On July 1st, 2018, Rudolph G. Buchheit became the 11th dean of the UK College of Engineering. Previously, Dean Buchheit was associate dean for academic affairs and administration of the College of Engineering at The Ohio State University.
During his time at Ohio State, Buchheit supervised the recruitment of a three-year faculty cohort that was 45 percent women and diverse men. He brought that same commitment to diversity and inclusion to UK, leading the college to receive a Bronze Award from the American Society of Engineering Education (ASEE). In addition to the Bronze Award, the college was further recognized as being “exemplar.” The distinction came as the result of ASEE’s inaugural Diversity Recognition Program.
Two months after taking office, Buchheit announced the largest faculty hiring initiative in the UK College of Engineering’s history. One year later, the college welcomed over 20 new tenure-track faculty members to the college. The new hires carried impressive credentials, a passion for teaching and research prowess in autonomy and robotics, engineering for human health, materials and energy, humanitarian engineering, aerospace engineering and more.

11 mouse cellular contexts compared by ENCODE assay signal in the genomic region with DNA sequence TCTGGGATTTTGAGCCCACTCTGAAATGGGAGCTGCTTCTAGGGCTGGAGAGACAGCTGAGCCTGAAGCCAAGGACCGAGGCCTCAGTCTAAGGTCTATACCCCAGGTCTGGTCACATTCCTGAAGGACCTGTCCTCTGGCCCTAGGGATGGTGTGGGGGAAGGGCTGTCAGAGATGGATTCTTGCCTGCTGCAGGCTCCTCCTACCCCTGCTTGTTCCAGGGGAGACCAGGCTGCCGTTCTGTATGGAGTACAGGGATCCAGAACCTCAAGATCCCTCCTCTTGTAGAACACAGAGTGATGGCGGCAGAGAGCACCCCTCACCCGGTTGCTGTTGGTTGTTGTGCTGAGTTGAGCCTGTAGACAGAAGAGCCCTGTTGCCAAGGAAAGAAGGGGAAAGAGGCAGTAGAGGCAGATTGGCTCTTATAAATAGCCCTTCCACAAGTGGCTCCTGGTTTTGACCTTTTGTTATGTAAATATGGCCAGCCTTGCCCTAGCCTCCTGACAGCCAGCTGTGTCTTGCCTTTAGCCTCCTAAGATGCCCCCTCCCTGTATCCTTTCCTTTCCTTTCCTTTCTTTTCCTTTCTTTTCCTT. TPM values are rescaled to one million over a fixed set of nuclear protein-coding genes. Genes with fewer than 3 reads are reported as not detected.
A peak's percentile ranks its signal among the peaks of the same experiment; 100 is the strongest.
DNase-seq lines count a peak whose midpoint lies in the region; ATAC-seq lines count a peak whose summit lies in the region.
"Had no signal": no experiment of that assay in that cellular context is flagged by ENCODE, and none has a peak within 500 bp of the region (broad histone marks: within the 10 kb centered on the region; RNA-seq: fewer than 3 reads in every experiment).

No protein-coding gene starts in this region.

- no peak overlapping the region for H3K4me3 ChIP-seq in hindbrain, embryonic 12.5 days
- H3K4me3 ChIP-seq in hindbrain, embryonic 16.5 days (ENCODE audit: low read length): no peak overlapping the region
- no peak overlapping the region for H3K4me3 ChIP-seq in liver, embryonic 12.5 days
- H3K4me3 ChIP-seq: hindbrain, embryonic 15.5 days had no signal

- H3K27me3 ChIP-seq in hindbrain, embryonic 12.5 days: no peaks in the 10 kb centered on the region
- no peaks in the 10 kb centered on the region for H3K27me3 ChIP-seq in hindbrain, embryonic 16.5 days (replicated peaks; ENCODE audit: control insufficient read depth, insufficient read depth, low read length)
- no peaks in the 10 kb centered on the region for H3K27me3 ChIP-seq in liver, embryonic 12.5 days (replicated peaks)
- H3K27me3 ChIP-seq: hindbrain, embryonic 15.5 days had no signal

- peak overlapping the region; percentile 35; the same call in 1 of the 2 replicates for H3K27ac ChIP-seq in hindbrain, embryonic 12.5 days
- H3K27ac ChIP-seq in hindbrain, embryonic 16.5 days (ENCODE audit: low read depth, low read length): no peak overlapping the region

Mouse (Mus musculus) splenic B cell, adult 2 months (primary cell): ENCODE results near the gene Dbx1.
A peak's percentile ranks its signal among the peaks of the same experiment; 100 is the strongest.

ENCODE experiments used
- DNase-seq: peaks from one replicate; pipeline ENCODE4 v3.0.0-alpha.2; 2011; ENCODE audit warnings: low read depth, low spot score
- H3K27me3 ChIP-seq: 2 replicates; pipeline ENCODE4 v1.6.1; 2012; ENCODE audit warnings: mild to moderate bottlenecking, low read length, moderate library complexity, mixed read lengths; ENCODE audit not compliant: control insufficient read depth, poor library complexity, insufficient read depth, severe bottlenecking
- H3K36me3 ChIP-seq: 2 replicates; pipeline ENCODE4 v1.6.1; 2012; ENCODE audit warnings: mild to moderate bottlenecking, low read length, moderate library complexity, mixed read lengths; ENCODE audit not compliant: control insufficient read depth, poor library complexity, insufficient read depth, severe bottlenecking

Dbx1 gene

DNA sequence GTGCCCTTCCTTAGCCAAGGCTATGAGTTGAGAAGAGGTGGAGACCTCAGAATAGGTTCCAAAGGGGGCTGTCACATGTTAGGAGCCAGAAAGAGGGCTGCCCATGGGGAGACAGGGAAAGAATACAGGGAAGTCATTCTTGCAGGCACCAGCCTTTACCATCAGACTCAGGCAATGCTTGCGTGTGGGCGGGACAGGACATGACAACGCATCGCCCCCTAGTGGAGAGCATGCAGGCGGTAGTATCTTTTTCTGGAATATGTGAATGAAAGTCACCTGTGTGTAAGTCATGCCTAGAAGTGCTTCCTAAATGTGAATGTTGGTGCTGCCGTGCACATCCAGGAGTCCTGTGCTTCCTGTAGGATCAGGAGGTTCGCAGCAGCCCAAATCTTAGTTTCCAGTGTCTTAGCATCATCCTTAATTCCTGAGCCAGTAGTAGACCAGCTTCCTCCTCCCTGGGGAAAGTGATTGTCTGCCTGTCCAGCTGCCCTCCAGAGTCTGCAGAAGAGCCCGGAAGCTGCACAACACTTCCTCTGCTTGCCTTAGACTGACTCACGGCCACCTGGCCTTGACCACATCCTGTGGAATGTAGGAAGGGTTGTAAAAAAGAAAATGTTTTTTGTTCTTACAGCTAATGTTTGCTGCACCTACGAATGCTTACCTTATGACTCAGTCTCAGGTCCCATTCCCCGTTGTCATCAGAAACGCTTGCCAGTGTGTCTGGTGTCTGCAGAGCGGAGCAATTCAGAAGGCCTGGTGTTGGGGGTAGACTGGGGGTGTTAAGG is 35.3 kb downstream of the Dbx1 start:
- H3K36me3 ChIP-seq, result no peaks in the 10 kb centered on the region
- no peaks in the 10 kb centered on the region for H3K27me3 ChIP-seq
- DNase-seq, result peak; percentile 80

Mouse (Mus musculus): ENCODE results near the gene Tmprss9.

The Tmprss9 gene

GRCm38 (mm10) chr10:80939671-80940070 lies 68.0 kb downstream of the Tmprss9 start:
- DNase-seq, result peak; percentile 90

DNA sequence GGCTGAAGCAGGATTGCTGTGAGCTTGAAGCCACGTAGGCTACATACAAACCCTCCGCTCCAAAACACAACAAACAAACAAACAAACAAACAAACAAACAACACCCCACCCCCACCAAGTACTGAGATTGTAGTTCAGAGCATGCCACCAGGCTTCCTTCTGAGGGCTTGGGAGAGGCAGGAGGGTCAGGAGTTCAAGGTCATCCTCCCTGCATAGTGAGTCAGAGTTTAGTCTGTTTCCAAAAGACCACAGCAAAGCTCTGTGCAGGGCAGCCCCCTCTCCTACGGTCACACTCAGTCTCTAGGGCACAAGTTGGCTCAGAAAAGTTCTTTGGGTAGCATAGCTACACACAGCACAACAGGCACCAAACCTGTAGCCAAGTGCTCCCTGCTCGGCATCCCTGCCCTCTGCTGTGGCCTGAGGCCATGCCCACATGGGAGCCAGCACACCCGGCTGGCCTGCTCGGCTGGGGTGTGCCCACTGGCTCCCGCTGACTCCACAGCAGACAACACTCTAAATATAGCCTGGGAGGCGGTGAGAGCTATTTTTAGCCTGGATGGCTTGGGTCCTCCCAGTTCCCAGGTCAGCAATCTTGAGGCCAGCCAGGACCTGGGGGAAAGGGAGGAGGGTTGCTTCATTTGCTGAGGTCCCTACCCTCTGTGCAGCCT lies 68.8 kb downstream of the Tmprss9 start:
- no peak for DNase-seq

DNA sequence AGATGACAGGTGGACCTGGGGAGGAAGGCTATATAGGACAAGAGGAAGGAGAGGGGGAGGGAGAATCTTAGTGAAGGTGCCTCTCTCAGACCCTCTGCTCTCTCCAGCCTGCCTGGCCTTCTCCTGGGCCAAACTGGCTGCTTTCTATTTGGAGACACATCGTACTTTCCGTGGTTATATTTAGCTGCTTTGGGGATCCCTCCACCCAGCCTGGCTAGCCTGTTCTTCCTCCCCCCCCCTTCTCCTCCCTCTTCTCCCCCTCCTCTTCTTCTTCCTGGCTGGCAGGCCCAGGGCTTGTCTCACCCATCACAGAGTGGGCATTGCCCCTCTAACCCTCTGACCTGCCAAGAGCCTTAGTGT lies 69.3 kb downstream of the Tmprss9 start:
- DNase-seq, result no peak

Buchheit has launched an aggressive student recruitment plan with the goal of enrolling 6,000 undergraduate and graduate students by 2025. Simultaneously, he has sought to increase the quality of the incoming students by raising the minimum ACT math score. Over 800 first-year students entered the college for the fall 2019 semester.
Buchheit earned his bachelor's degree in engineering science at Loyola University Maryland. He also has a master's degree and a doctoral degree in materials science from the University of Virginia. Buchheit served as department chair of Materials Science and Engineering at Ohio State from October 2006-August 2014. Before joining Ohio State, Buchheit was a senior member of the technical staff in the Materials and Process Sciences Directorate at Sandia National Laboratories in New Mexico. He is the recipient of the H.H. Uhlig Educator’s Award from NACE and the Morris Cohen Award from the Corrosion Division of the Electrochemical Society.